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Pamela Rose has a great voice, good range and phrasing , on the mark intonation recalling Nancy Wilson. It also drips with soul and funk; no sweet sounding lady she. One might, however, question the arrangements. Too many of the tunes are accompanied by the incessant, never varying back beat of Bryant Mills' drums such as on "The One That Got Away" and "This Love Is Gonna Do Me in". All of the tunes are written by Rose in collaboration with a variety of other writers. While none of them are likely to become entries in the Great American songbook, the lyrics tell some compelling tales of the vicissitudes of love and romance in this day and age. And they are anything but sugary sweet. The melodies have a certain similarity about them. But they would have been a lot more welcome if it wasn't for that ceaseless back beat. Rose shows her soul on "She's Not Dressed up for You" framed by Tony Stead's B3 and the honking tenor of Jeff Erwin, making this a track of the first order. "Wake Up" is a rousing winner, with the horn section and the organ swinging steadily in support of Rose. Recognizing that the back beat is deemed by the so-called, self-appointed jazz musicologists to be a critical element of the soul jazz style, the presence of the Hammond organ here makes the drums unnecessary. This session could have done quite well without them. Even with the occasional disagreeable drum rhythm, this still is a quite decent album. Without it, the CD would be upgraded several notches to way beyond decent for these ears. Lyrics are printed in the liner notes. Visit Pamela on her web site at www.pamelarose.com.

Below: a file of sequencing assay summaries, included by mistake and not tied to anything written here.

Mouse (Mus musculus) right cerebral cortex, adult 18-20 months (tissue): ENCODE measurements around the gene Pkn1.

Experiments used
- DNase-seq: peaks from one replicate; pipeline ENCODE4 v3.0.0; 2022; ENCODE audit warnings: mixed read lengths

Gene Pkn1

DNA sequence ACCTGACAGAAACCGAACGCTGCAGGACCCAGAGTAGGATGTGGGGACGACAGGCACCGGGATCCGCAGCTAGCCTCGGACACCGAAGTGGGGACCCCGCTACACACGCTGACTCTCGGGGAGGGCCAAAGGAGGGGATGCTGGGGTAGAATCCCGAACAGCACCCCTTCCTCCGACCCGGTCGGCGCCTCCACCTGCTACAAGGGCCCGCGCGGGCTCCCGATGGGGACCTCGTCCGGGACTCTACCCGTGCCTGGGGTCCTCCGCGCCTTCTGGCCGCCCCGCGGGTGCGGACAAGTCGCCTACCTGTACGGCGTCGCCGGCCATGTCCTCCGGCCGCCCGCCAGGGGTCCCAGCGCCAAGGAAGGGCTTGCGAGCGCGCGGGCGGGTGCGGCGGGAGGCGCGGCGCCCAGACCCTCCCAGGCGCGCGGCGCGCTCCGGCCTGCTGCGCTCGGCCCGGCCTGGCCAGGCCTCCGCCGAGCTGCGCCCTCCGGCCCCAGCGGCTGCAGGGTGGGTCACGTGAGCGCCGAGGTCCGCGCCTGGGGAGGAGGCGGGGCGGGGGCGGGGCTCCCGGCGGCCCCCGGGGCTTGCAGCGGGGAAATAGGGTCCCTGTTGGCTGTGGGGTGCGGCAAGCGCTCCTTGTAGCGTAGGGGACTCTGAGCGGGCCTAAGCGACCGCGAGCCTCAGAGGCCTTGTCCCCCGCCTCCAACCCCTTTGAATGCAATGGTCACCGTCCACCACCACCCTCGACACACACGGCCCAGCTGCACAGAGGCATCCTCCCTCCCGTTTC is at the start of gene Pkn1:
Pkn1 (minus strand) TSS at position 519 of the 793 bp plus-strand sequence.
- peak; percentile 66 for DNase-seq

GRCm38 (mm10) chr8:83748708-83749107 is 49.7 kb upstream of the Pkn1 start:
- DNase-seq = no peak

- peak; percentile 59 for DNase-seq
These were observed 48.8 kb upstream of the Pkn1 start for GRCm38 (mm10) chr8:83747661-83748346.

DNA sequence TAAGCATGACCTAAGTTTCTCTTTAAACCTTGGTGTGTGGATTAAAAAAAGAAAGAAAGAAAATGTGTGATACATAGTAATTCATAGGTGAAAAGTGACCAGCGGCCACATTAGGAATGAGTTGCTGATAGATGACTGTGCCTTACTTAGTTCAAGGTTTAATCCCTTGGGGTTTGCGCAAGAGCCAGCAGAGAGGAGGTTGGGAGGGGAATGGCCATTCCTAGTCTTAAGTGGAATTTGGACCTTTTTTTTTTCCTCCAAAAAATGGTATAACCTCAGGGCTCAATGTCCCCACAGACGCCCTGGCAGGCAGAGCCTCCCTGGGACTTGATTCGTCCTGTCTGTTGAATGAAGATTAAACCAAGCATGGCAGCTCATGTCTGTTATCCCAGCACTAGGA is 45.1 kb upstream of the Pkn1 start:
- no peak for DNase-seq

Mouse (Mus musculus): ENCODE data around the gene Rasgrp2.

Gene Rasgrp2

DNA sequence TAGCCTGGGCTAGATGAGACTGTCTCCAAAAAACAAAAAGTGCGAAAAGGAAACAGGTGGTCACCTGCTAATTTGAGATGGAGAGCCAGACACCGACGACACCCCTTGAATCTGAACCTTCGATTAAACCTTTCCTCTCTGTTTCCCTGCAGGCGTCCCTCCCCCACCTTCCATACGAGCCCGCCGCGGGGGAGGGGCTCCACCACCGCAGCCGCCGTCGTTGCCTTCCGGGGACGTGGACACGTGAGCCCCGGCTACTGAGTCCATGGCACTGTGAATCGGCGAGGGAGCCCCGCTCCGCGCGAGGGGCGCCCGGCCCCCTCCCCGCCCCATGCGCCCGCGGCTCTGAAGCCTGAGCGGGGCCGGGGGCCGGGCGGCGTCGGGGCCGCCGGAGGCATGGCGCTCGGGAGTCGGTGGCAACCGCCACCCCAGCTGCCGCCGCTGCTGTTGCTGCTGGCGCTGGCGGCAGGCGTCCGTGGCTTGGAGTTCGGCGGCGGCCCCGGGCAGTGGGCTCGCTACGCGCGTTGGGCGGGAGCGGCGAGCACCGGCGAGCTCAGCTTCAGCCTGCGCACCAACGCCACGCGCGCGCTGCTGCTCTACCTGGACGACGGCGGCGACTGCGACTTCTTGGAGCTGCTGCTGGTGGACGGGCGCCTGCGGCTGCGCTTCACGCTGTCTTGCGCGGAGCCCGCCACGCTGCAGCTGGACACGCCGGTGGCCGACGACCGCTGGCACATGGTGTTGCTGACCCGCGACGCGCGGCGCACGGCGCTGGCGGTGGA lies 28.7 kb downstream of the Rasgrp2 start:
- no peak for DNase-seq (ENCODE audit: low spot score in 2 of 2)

Track Listing: The One That Got Away; You Could Have It all; Walk On; See You in Your Dreams; Wake Up; You Got Me Good; This Love Is Gonna Do Me In; She's Not Dressed up for You; Same Ol' Story; Mama Needs a Little Day
Personnel: Pamela Rose - Vocal; Tony Stead - B3 Hammond Organ/Backup Vocals; Carl Lockett - Guitar/Backup Vocals; Bryant Mills - Drums/Backup Vocals; Jeff Ervin - Alto & Tenor Sax; Johnny Bamont/Rob Sudduth - Baritone Sax; Marty Werner - Trombone; Jeff Lewis, Marvin McFadden - Trumpet; James Levi - Congas
| Record Label: Three Handed Records
| Style: Vocal
Jazz is a creative explosion of individual freedom and communication.
I was first exposed to jazz when I was a kid. My father had a music store.
The best live performance I ever attended was Kenny Garrett in Harlem, New York.
The first jazz record I bought was Saxophone Colossus by Sonny Rollins.
My advice to new listeners is keep listening!